Valerius Flaccus, Argonautica 4. 90 ff (trans. Mozley) (Roman epic C1st A.D.) :
"The bridles are jingling in the Titanian caves [of Helios the Sun]; hastened by the golden-haired Horae (Hours) Sol [Helios the Sun] puts on his diadem of myriad rays."
Statius, Thebaid 3. 406 ff (trans. Mozley) (Roman epic C1st A.D.) :
"Far on the sloping margin of the western sea sinking Sol [Helios the Sun] had unyoked his flaming steeds, and laved their bright manes in the springs of Oceanus . . . and the swift-striding Horae (Hours), who strip him of his reins and the woven glory of his golden coronet, and relive his horse’s dripping breasts of the hot harness; some turn the well-deserving steeds into the soft pasture, and lean the chariot backward, pole in air."
Nonnus, Dionysiaca 12. 15 ff (trans. Rouse) (Greek epic C5th A.D.) :
"The four [Horai (Seasons)] were greeted by the twelve circling Horai (Hours), daughters of Khronos (Time), tripling round the fiery throne of the untiring Charioteer in a ring, servants of Helios that attend on his shining car, priestesses of the lichtgang each in her turn: for they bend the servile neck to the ancient manager of the universe."
Nonnus, Dionysiaca 38. 130 ff :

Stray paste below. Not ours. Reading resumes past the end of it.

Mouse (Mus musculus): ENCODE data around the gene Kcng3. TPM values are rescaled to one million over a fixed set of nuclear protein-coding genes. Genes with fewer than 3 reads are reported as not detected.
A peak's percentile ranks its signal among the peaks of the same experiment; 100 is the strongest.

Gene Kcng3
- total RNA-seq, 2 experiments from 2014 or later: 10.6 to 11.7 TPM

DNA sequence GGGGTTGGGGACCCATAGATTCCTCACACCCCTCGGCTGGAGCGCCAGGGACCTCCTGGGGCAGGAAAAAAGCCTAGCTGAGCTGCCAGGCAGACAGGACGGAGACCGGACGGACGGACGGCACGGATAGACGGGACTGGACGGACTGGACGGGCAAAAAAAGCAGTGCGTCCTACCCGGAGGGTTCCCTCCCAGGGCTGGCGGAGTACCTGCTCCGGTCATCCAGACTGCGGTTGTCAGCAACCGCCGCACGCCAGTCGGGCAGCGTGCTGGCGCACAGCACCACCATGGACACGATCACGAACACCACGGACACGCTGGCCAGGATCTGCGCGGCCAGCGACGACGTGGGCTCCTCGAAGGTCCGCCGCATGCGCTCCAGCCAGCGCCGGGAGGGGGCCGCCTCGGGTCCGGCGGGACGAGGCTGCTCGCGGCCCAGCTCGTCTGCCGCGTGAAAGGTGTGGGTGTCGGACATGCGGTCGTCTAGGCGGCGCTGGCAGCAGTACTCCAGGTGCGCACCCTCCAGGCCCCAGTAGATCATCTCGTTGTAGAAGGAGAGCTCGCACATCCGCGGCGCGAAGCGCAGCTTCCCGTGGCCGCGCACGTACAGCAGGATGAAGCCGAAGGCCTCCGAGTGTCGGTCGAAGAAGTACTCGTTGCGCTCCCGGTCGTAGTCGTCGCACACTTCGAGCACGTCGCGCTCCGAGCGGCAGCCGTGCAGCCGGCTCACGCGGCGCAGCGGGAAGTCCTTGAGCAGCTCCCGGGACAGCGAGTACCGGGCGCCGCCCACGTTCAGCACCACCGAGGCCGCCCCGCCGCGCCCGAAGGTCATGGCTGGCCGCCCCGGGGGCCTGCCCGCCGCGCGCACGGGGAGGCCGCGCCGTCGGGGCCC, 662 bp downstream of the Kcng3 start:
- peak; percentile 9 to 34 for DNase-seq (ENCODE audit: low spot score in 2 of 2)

"The lightfoot Horai (Hours) acclaimed [the Okeanis] Klymene’s bridal with Helios (the Sun) Phaesphoros, the Nymphai Neides (Naiads) [Okeanides] danced around; in a watery bridal-bower the fruitful maiden was wedded in a flaming union, and received the hot bridegroom into her cool arms."
Nonnus, Dionysiaca 38. 287 ff :
"[Helios instructs his son Phaethon on the driving of the sun-chariot :] `When you begin your course, pass close by the side of Kerne, and take Phosphoros (the Morning Star) as guide to lead the way for your car, and you will not go astray; twelve circling Horai (Hours) in turn will direct your way.'
. . .
The Horai (Hours) brought the fiery horses of Helios from their eastern manger; Eosphoros came boldly to the yoke, and fastened the horses’ necks in the bright yokestraps for their service."
Nonnus, Dionysiaca 41. 263 ff :
"The hall of Allmother Harmonia [in the vault of heaven], where that Nymphe dwelt in a house, self-built, shaped like the great universe with its four quarters joined in one. Four portals were about that stronghold standing proof against he four Aetai (Winds). Handmaids [Horai of the Hours] protected this dwelling on all sides, a round image of the universe: the doors were allotted--Anatolia (Rising) was the maid who attended the East Wind’s (Euros’) gate; at the West Wind’s (Zephyros’) was Dysis (Setting) the nurse of Selene; Mesembrias (Midday) held the bold of the fiery South (Notos); Arktos the Bear was the servant who opened the gate of the North (Boreas), thick with clouds and sprinkled with hail."
||Bath ?, Bridal
Prayer ? (litê)
||Corn, Meal ?
- Quintus Smyrnaeus, Fall of Troy - Greek Epic C4th A.D.
- Hyginus, Fabulae - Latin Mythography C2nd A.D.
- Valerius Flaccus, The Argonautica - Latin Epic C1st A.D.
- Statius, Thebaid - Latin Epic C1st A.D.
- Nonnos, Dionysiaca - Greek Epic C5th A.D.